abstract = "BackgroundEvidence on psychological distress in patients living with an implantable cardioverter defibrillator (ICD) is inconclusive. The current study is the first to examine the prevalence and risk markers of anxiety and/or depression in a large international cohort of European ICD patients with or without cardiac resynchronization therapy (CRT).MethodHeart failure patients (N = 569) from France, Germany, Spain, Switzerland and the Netherlands participating in the REMOTE-CIED study completed a set of questionnaires 1–2 weeks post ICD-implantation, including the 7-item Generalized Anxiety Disorder scale and the 9-item Patient Health Questionnaire to assess anxiety and depressive symptoms, respectively. Patients' clinical data were obtained from their medical records.ResultsThe prevalence of anxiety was 16{\%} and that of depression 19{\%}, with 25{\%} of patients reporting one or both types of distress. Multivariable logistic regression analysis showed that age < 60 years (odds ratio (OR) = 2.5[95{\%} confidence interval = 1.2–5.0]), having a threatening view of heart failure (OR = 4.7[2.7–8.2]), a high level of ICD-related concerns (OR = 2.9[1.7–5.1]), Type D personality (OR = 2.4[1.3–4.4]), poor patient-reported health status (OR = 2.2[1.3–3.9]) and receiving psychotropic medication (OR = 3.0[1.5–5.9]) were positively associated with distress, while attending cardiac rehabilitation (OR = 0.3[0.2–0.7]) was negatively associated with distress.ConclusionsA significant subset of European ICD and CRT-defibrillator patients reports anxiety and/or depression in the first weeks post implantation. Patients' psychological characteristics, especially negative perceptions about their illness and treatment, were the strongest associates of distress. Timely identification of these patients is essential as they may benefit from psychological interventions and cardiac rehabilitation in terms of improved quality of life and prognosis.",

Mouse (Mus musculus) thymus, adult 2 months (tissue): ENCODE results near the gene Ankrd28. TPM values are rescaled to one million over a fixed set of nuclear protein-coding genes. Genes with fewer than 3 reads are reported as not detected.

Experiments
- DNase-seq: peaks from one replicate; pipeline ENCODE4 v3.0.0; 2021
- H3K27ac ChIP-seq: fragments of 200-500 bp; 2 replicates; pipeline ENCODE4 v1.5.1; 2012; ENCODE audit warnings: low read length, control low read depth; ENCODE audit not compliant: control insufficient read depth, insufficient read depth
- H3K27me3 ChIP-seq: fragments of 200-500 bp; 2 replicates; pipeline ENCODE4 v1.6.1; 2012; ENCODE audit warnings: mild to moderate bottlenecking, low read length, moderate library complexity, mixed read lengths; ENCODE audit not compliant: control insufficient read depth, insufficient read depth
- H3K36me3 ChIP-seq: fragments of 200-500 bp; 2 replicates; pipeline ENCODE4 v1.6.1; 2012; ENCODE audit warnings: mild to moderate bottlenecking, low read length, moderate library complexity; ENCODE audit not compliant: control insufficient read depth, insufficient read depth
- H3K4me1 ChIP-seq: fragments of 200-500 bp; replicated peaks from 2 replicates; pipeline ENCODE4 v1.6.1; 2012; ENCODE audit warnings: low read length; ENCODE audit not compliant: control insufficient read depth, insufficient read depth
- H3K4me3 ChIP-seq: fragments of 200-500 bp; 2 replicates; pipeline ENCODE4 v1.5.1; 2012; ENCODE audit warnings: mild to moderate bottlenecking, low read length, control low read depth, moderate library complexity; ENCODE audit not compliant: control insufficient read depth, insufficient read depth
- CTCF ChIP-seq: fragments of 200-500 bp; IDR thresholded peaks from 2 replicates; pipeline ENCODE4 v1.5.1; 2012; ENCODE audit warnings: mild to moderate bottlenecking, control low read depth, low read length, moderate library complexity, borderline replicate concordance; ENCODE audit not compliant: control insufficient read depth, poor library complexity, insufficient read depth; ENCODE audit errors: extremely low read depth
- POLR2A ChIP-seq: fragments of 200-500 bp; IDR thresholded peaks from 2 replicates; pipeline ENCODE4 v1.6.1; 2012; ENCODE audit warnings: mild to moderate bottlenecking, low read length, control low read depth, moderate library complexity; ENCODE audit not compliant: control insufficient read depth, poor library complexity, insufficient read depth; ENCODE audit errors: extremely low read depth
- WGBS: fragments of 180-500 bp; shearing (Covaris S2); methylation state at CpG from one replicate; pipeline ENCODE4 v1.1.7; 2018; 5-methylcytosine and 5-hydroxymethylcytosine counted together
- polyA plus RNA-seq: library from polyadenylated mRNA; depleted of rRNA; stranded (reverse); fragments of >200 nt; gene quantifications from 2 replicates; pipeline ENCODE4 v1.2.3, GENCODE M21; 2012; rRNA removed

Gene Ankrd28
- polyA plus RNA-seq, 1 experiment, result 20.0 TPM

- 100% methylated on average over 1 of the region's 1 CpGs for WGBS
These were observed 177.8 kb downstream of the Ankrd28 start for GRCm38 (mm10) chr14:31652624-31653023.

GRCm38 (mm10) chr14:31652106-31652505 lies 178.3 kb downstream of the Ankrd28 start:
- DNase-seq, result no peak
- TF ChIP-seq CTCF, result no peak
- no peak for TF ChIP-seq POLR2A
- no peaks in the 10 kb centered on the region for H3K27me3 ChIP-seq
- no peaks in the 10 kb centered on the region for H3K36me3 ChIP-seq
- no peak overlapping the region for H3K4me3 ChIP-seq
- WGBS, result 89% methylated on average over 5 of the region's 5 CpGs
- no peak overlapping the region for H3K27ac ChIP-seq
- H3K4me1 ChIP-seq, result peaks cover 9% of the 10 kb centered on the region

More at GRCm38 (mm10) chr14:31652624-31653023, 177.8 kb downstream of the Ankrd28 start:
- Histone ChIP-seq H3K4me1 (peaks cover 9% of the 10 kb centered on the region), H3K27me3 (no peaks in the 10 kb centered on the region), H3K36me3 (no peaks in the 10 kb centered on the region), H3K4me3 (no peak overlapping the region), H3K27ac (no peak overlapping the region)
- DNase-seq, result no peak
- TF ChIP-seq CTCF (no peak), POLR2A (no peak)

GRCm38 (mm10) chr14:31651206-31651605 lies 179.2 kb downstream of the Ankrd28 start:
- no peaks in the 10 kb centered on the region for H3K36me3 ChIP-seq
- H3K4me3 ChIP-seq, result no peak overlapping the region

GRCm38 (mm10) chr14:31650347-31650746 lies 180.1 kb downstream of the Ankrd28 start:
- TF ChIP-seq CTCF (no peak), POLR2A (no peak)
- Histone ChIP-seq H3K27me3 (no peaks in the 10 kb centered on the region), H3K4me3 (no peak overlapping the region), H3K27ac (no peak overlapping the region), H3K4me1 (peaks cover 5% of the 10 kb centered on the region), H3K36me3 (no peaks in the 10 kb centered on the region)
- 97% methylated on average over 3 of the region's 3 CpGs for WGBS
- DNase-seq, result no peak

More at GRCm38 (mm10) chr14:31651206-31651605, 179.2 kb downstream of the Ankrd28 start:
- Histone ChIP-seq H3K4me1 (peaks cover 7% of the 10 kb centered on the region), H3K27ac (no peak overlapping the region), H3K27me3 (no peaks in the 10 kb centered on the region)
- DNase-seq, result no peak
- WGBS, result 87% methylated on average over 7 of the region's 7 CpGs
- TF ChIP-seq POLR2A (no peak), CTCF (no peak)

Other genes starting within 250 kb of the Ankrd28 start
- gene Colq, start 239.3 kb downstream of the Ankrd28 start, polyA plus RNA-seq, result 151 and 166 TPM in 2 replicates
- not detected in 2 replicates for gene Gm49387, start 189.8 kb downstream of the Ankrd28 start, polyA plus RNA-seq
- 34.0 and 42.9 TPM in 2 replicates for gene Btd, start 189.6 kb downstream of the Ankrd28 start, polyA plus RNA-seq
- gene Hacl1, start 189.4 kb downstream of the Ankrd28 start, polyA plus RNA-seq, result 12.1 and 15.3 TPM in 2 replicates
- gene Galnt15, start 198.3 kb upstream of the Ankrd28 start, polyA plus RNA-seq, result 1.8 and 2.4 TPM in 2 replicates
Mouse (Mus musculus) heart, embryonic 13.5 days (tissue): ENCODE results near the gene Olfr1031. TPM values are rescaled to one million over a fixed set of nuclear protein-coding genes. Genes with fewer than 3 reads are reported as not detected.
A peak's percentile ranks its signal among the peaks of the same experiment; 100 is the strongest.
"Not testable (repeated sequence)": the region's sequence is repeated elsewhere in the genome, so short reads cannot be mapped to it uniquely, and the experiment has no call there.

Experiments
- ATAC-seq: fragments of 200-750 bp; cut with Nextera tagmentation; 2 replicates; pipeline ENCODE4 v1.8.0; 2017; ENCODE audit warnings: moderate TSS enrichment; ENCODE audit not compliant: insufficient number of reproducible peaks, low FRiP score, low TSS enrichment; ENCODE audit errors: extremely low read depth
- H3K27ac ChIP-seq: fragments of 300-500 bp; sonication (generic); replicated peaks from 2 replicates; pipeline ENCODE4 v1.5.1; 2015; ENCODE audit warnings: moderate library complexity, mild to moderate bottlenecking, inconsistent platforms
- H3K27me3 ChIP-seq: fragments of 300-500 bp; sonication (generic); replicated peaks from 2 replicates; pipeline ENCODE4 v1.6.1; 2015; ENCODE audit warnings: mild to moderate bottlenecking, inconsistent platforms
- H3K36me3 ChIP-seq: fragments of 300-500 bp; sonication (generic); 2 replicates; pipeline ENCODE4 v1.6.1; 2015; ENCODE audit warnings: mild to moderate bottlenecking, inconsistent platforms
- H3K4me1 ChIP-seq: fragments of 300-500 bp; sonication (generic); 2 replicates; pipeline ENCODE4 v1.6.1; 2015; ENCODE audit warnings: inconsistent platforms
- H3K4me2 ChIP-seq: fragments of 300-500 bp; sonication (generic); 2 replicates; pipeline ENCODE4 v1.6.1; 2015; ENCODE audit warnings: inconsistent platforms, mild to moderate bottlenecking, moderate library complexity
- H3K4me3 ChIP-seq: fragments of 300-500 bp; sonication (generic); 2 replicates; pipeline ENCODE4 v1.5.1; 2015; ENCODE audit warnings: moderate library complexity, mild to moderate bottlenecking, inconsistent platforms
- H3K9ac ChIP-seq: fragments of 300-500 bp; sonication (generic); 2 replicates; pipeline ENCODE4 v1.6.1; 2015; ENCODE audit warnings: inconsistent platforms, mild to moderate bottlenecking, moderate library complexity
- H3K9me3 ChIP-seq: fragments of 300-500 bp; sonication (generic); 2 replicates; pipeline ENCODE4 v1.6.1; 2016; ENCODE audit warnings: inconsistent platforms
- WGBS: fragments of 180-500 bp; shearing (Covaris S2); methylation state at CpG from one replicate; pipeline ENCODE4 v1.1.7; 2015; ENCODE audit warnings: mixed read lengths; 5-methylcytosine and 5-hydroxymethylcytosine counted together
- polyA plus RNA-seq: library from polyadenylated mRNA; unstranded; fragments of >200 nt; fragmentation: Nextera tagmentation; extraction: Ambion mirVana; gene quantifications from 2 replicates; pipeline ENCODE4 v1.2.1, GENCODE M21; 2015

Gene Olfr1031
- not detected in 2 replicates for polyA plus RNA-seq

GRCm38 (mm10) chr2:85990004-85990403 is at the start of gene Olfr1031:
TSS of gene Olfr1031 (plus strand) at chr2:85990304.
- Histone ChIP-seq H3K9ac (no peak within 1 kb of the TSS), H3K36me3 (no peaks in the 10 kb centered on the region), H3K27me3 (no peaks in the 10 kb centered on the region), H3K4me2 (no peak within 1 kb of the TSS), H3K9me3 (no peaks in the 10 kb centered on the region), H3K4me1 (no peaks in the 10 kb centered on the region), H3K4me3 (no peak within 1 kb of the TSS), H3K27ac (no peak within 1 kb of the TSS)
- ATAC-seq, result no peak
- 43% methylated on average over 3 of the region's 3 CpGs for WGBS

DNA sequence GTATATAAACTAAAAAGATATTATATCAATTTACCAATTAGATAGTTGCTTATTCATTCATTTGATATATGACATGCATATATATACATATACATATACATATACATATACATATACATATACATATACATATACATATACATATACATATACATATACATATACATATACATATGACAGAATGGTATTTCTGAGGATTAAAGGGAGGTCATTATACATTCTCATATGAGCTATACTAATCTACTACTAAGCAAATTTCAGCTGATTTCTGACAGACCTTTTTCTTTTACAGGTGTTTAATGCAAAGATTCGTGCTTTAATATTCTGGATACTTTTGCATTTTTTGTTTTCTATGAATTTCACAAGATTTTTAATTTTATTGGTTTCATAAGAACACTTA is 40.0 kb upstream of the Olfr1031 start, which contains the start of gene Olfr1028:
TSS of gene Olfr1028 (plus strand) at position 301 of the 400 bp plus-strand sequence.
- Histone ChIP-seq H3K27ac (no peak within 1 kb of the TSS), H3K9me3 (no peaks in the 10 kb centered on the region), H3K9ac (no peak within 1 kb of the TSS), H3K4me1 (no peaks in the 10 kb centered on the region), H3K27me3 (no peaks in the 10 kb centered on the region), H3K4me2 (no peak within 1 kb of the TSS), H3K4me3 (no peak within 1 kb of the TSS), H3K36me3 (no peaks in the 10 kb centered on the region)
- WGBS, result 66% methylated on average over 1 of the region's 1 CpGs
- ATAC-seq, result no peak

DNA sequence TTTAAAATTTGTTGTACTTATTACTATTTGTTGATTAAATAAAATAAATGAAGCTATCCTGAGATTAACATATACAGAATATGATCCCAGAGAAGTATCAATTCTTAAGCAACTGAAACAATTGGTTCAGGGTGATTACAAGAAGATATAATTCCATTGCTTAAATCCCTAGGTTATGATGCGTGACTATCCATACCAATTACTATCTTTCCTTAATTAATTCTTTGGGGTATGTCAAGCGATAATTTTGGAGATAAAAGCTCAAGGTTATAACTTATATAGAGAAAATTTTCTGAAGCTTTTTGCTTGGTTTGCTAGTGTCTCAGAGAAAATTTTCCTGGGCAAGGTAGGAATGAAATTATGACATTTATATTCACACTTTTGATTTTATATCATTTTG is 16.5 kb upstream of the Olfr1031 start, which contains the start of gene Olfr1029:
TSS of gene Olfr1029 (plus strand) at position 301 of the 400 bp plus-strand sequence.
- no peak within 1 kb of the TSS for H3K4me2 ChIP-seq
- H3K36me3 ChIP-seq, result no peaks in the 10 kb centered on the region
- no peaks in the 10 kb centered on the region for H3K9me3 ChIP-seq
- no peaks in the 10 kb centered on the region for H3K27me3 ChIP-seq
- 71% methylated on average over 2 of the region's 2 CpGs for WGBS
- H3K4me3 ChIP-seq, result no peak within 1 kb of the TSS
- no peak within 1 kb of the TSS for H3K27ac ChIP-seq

author = "H. Versteeg and I.A.L. Timmermans and M. Meine and E. Zitron and P. Mabo and J. Denollet",